On Tuesday, February 5, as part of the 2019 First Light Festival, the EST/Sloan Project is presenting the first public reading of HAVE YOU MET JANE GOODALL & HER MOTHER by Michael Walek. The play dramatizes the first months of twenty-six-year-old Jane Goodall’s first expedition to study chimpanzees in Africa. But why did she bring her mother? To learn why, let’s hear from the playwright:
(Interview by Rich Kelley)
What prompted you to write HAVE YOU MET JANE GOODALL & HER MOTHER?
When I was growing up, my mom loved Jane Goodall. We had her books in the house, and I thought I knew her story. A few years ago, I learned that when the Tanzanian government allowed Jane Goodall to study chimpanzees, they required she bring a chaperone, so she brought her mother. The idea of a scientist bringing her mother on her first expedition sounded like a play I wanted to write.
What research did you do to write your play?
Tons of research. I read everything I could get my hands on from her journals to her family’s letters.
Your play creates vignettes that dramatize the first months Jane Goodall spends with her mother leading her first expedition to study chimpanzees in Gombe Stream National Park in Tanganyika (now Tanzania) in 1960. How did you figure out what they sounded like? Did you work with her field notes?
Luckily, many of Jane and Vanne’s letters from that time were published, so it was easy to get a sense of their writing style, words they liked, nicknames they used. I found them to be utterly charming.
Is the relationship you dramatize between Jane and her mother your invention or based on something Jane wrote? They are often quite funny. Is that from your imagination or based on your research?
Before I did my research, I assumed that any child living in a tent with her parent for five months would find it a stressful situation, only to discover that Jane and Vanne adored each other and never really fought. Suddenly, I had to write a play about two funny, kind people who encouraged and supported each other.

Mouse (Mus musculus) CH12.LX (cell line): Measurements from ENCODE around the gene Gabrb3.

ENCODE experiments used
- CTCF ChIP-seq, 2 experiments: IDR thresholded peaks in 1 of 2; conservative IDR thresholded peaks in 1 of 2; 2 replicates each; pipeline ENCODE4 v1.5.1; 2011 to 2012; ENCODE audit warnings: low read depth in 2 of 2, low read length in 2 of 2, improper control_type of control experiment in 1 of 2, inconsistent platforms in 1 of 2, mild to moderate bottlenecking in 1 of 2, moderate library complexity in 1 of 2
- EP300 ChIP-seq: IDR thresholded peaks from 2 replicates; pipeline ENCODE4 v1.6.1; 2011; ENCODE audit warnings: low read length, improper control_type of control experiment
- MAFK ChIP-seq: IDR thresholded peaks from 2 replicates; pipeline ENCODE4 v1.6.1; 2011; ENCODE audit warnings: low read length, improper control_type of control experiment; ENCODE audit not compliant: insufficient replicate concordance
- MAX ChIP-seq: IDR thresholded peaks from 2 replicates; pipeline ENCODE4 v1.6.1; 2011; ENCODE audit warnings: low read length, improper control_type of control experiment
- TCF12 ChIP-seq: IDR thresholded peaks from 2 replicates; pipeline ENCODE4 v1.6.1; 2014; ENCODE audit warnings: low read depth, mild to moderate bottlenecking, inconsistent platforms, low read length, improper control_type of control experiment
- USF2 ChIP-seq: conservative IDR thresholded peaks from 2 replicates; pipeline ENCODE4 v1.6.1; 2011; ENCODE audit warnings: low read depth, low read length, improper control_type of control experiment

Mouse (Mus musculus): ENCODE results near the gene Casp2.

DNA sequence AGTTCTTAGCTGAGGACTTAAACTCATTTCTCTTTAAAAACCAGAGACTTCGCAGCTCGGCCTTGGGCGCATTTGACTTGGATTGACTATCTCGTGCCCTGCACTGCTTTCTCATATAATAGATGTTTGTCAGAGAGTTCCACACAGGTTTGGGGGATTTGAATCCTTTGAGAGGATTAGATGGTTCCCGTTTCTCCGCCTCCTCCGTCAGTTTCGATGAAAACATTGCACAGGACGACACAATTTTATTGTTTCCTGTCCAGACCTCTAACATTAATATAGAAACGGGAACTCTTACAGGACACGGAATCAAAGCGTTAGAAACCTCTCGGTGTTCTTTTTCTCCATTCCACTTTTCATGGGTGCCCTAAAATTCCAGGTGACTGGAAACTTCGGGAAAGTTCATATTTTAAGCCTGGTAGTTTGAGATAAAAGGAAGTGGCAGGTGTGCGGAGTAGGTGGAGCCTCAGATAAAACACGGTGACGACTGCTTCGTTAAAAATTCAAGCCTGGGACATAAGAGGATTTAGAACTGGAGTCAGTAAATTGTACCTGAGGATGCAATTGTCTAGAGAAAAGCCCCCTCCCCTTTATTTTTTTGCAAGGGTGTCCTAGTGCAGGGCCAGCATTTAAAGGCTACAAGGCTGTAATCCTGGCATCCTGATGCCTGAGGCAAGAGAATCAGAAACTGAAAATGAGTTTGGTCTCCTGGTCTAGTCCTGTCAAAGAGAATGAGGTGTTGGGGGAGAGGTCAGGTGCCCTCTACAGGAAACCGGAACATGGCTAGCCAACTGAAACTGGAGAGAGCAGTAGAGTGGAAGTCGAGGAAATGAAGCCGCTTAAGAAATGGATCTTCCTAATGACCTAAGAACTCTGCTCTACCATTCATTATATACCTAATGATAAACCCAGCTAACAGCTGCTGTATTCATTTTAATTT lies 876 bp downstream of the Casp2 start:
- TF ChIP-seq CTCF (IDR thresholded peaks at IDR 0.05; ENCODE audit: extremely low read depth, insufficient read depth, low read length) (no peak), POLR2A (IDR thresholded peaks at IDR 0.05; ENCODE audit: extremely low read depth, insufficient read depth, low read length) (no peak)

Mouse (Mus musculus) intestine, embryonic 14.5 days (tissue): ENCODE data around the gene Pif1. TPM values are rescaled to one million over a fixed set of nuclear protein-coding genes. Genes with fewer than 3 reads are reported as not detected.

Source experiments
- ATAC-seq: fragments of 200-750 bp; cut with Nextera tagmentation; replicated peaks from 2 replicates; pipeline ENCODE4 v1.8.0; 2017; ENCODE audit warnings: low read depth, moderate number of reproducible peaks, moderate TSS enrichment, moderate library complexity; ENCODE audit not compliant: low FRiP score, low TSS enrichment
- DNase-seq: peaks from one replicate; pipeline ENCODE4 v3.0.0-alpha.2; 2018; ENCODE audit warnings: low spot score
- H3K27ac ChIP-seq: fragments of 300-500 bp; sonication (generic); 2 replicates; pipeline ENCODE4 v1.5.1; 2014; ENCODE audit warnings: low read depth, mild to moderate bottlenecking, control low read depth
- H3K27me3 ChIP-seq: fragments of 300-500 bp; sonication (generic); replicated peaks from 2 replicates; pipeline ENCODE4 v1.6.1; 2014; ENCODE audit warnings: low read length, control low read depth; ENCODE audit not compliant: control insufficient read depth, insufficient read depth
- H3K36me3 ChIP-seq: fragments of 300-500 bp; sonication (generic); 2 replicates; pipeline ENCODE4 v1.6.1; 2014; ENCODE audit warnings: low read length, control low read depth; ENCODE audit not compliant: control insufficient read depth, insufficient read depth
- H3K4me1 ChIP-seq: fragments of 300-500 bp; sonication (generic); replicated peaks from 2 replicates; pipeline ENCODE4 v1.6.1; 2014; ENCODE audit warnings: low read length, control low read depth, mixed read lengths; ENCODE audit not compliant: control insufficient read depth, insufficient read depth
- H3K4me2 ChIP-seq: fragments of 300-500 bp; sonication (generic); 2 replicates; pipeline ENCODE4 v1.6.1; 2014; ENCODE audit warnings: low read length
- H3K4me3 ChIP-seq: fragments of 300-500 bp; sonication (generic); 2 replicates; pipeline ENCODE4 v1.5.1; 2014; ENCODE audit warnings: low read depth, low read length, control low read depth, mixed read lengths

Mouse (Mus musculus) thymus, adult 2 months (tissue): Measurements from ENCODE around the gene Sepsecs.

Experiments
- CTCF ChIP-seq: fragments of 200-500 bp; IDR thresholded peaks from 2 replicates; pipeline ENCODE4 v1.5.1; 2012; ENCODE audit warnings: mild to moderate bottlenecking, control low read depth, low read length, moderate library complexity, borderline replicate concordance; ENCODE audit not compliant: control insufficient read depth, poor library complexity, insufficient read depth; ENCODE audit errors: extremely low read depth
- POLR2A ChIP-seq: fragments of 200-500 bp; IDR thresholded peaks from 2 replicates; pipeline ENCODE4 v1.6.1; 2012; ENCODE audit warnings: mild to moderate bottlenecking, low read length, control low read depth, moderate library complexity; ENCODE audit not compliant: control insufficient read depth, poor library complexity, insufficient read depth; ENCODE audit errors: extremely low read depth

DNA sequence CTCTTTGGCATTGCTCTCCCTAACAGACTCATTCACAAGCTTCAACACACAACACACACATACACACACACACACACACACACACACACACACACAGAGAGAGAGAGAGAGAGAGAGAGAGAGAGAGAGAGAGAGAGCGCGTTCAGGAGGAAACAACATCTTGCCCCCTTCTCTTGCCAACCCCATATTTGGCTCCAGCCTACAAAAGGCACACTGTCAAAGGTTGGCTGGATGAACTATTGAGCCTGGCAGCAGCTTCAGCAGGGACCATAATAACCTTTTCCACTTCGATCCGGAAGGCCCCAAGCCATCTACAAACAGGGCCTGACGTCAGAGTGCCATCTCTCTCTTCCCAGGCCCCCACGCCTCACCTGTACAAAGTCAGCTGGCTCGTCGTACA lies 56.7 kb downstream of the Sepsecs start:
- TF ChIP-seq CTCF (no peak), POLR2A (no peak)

It’s always seemed a bit preposterous that the famed anthropologist Louis Leakey would choose a secretary with no academic background or field experience to lead an expedition into the thick mountainous terrain the chimpanzees inhabited. And be able to get funding for her. Why do you think he chose Jane?
Well, she wasn’t his first choice. Jane only found this out years later, but Leakey tried to get another scientist to go into the field, but she declined. I think a lot has been made out that she was “just a secretary.” She went on a human fossil dig with Leakey and worked with him at his museum in Kenya. She was a bit more qualified, but it makes a better story if she’s this random typist.
Have you ever gone camping for an extended time? Spent any time observing nature? Done field research?
I absolutely hate camping, and the outdoors, which I realize makes it hysterical I wrote this play.
Much has been made of how Jubilee, a plush toy chimpanzee Jane was given as a child, may have determined her career. Were you ever given something as a child that shaped your life?
Again, I think this is some hindsight mythologizing. Jane would’ve studied birds if it was the assignment. It just happened to be chimpanzees.
You’ve been a member of EST’s Youngblood collective. How has that influenced your playwriting?
One of the best things about Youngblood is how radically different everyone’s writing is. I think Youngblood pushed me to write more like myself. I am very lucky to have been part of the collective.
Have you written other plays about science?
Yes. I wrote numerous plays for the Youngblood Science brunch and they were always rejected.
When did you first know you were a playwright?
My high school had a play contest my senior year. I wrote a play, and it won. I wasn’t invited to rehearsals, so I just showed up one night and saw my play. There was a twist ending, and the audience gasped. I was completely hooked.
The 2019 EST/Sloan First Light Festival runs from January 28 through March 1 and features readings and workshop productions of ten new plays. The climax of every EST/Sloan season is the annual Mainstage Production, which this year was the world premiere of BEHIND THE SHEET by Charly Evon Simpson. Directed by Colette Robert, BEHIND THE SHEET confronts the history of a great medical breakthrough by telling the forgotten story of a community of enslaved black women who involuntarily enabled the discovery. Previews began January 9 and the show runs through March 10. Tickets can be purchased here. The First Light Festival is made possible through the alliance between The Ensemble Studio Theatre and The Alfred P. Sloan Foundation, now in its twentieth year.